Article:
The government’s case against Goldman Sachs is about to get its first public airing, in what could be a gripping preview of the legal battle to come.
On Tuesday, the Goldman Sachs trader accused of fraud by federal regulators, Fabrice P. Tourre, and at least three of the bank’s top executives will testify before a Senate panel to defend the firm’s business activities and reputation, people briefed on the proceedings said on Wednesday.
The Goldman executives agreeing to appear before the Permanent Subcommittee on Investigations include the firm’s finance chief, David Viniar, and its chief risk officer, Craig Broderick, the people briefed on the matter said. They will join their chief executive, Lloyd C. Blankfein, whose plan to appear was already widely known.
Several senior managers in Goldman’s mortgage unit, which is at the center of the government’s civil case, have also agreed to testify, these people said.
Initially, the hearing was to examine the role of Wall Street banks in the creation and sale of mortgage investments and derivatives. But Goldman’s new legal troubles concerning one of those deals has narrowed the committee’s focus.
That Goldman is sending so many of its employees to testify before the panel underscores the lengths to which it will go to restore its tarnished image and declining share price.
Their testimony will put a spotlight on a case that has already become a subject of political acrimony. On Tuesday, Republican members of the House oversight committee released a statement accusing the Securities and Exchange Commission of political motivations in its pursuit of a case against Goldman.
They suggested that the action was timed to coincide with the Democrats’ effort to pass new financial regulations, and they demanded information about any coordination the agency might have had with the White House to affect the timing of the suit.
The commission’s chairwoman, Mary L. Schapiro, responded on Wednesday: “The S.E.C. is an independent law enforcement agency. We do not coordinate our enforcement actions with the White House, Congress or political committees. We do not time our cases around political events.”
President Obama also addressed charges of collusion in an appearance on CNBC on Wednesday. The S.E.C., he said, “never discussed with us anything with respect to the charges.”
Goldman’s reputation has been under attack since the S.E.C. filed its civil suit against Goldman and Mr. Tourre, accusing them of misleading investors by selling them a complex mortgage investment that was secretly devised to fail.
Goldman has denied any wrongdoing and has said it will vigorously defend itself in court and in public to protect its valuable reputation. Its share price declined 13 percent Friday, the day the civil suit was filed, and it has been falling steadily since then. The firm has also been reaching out to clients to calm their anxiety over its potential exposure in the case.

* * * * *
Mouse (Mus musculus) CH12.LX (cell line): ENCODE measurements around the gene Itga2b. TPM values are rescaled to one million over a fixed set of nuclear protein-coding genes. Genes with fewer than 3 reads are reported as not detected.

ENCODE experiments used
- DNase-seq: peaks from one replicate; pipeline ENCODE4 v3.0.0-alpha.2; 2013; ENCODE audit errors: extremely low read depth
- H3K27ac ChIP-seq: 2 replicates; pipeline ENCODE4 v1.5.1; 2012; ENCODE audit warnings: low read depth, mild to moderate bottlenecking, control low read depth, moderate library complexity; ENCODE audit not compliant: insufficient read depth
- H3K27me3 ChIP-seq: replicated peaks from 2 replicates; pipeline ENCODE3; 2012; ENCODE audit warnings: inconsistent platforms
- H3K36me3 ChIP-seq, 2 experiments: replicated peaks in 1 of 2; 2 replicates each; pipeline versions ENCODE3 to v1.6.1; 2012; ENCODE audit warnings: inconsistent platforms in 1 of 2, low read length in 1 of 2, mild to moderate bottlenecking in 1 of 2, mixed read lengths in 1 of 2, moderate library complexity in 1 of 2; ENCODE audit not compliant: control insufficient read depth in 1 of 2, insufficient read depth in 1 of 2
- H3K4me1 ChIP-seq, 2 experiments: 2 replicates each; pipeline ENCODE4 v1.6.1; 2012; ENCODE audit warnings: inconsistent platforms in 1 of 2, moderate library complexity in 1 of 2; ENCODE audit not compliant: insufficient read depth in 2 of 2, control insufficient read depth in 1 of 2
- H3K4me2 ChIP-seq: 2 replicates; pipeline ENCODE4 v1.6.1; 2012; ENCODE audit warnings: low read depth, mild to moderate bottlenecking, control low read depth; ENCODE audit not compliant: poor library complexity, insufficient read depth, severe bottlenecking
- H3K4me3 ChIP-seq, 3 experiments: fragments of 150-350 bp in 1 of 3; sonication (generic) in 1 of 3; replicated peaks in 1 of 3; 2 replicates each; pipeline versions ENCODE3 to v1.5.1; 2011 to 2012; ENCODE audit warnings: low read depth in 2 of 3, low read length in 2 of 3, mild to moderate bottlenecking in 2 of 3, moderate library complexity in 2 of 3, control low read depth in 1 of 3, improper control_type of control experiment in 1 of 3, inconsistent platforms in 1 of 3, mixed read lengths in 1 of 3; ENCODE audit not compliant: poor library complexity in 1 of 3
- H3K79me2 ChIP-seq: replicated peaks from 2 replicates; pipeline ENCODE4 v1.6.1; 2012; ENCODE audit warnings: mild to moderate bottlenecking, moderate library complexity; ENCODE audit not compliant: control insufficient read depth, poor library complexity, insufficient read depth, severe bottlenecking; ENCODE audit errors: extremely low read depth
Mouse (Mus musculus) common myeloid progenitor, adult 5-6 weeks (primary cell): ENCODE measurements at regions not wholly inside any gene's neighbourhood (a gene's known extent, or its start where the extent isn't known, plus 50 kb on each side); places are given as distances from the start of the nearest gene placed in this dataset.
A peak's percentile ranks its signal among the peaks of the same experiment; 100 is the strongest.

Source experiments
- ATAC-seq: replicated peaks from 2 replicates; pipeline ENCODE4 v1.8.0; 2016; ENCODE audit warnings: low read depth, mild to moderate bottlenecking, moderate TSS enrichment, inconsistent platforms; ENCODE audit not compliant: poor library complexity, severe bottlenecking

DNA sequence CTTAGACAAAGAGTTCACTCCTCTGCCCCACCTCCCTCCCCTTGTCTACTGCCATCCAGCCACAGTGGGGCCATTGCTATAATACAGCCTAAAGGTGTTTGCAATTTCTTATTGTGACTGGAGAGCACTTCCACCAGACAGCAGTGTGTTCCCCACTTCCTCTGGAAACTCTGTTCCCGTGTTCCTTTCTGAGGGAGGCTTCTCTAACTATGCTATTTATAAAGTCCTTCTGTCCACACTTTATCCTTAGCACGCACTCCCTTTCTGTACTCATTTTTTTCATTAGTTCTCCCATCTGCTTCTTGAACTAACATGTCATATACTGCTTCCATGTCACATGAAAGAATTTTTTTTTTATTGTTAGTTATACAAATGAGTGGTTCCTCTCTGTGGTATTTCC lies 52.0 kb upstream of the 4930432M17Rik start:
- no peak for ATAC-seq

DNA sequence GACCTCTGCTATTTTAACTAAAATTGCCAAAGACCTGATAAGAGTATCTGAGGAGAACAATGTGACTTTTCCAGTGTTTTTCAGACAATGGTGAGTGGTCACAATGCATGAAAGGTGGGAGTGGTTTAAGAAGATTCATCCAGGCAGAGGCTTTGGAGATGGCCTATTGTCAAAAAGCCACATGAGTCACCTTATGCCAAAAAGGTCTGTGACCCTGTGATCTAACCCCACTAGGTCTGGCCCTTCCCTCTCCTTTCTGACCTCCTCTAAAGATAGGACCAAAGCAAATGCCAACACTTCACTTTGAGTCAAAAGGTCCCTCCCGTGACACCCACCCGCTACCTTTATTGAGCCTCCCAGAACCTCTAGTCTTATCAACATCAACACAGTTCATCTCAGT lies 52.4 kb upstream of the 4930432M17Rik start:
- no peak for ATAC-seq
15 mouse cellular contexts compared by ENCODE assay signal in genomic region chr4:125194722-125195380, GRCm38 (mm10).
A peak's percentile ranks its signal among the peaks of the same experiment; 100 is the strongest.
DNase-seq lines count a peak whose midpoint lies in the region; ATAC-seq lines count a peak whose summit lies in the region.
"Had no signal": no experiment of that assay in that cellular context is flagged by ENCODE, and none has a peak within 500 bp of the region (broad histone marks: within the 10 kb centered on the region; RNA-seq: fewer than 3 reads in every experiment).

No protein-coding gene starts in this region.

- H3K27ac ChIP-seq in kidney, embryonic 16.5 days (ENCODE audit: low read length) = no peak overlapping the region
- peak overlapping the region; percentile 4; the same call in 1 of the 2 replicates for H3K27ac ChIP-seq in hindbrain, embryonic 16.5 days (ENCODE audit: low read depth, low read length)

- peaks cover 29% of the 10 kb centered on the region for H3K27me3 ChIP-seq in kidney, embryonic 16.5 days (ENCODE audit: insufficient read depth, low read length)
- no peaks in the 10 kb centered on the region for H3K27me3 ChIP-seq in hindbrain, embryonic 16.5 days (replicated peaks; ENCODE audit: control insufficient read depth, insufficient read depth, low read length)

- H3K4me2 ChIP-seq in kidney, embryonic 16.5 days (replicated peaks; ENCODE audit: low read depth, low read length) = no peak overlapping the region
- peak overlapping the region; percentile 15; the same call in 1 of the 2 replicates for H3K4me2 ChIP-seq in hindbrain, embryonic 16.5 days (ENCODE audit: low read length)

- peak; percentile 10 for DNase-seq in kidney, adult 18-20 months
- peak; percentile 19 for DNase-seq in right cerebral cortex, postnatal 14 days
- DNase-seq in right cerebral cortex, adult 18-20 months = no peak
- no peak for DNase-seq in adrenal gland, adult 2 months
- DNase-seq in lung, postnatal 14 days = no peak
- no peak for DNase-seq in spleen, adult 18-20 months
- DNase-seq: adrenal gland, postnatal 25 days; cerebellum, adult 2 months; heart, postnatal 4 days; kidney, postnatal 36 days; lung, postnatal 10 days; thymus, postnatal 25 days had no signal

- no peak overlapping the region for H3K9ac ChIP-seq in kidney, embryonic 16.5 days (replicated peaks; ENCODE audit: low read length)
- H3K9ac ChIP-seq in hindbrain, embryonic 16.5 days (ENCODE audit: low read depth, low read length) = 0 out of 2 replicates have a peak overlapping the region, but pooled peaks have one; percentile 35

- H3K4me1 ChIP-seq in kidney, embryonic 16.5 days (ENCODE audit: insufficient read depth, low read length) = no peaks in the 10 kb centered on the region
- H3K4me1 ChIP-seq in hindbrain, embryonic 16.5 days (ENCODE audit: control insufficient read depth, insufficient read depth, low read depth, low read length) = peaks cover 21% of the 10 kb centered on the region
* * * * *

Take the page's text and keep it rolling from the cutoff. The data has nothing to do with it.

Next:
The executives are expected to make arguments similar to those they have laid out in public since the suit was filed and in written responses to the S.E.C.’s initial inquiry last fall.
Among them were that the investors in the deal were sophisticated enough to understand what they were buying, that a bearish hedge fund manager’s influence in choosing components of the investment was not material and that the S.E.C. was faulting Goldman through the lens of “perfect hindsight.”
Even if the executives can effectively use the Senate appearance to persuade their clients, if not the broader public, of the firm’s innocence, putting so much testimony on the record voluntarily could give the S.E.C. more ammunition, legal experts said.
“Experience has shown that top executives who testify put themselves in jeopardy,” said Mark C. Zauderer, a veteran corporate litigator at Flemming Zulack Williamson Zauderer in New York. He added, “Notwithstanding a desire to tell your story, spreading it on the public record in a hostile environment is not a great idea.”
Goldman has retained Gregory Craig, the former White House counsel to Mr. Obama, to help the firm navigate the flurry of Congressional hearings and investigations, although federal law and Obama administration policy preclude him from directly lobbying or contacting the White House as part of his work.
The bank employs a coterie of prominent outside lobbyists to get its message across to lawmakers, according to filings. They include Richard Gephardt, the former House majority leader; Ken Duberstein, a former chief of staff in the Reagan White House; Stephen Elmendorf, a former adviser to Mr. Gephardt; and Janice O’Connell, a former adviser to Senator Christopher J. Dodd, the chairman of the Senate Banking Committee.
All told, Goldman spent about $2.8 million on lobbying last year, according to the filings.
With financial regulation at the top of Washington’s agenda, the Senate committee hearing is the latest to examine the causes of the financial crisis. It recently looked into the failure of banking regulation, and it is expected to focus on the credit rating agencies later this week.
But the hearing next week, which was called to examine the type of investment vehicle cited in the S.E.C. suit against Goldman, appears to have been sped up. Senate investigators had laid out a timetable to comb through the millions of documents that Goldman turned over and to interview several of its executives in May, the people briefed on the matter said. But recently, the schedule was accelerated.
Members of the committee, which is led by Senator Carl Levin of Michigan, declined to comment.
Eric Lichtblau contributed reporting.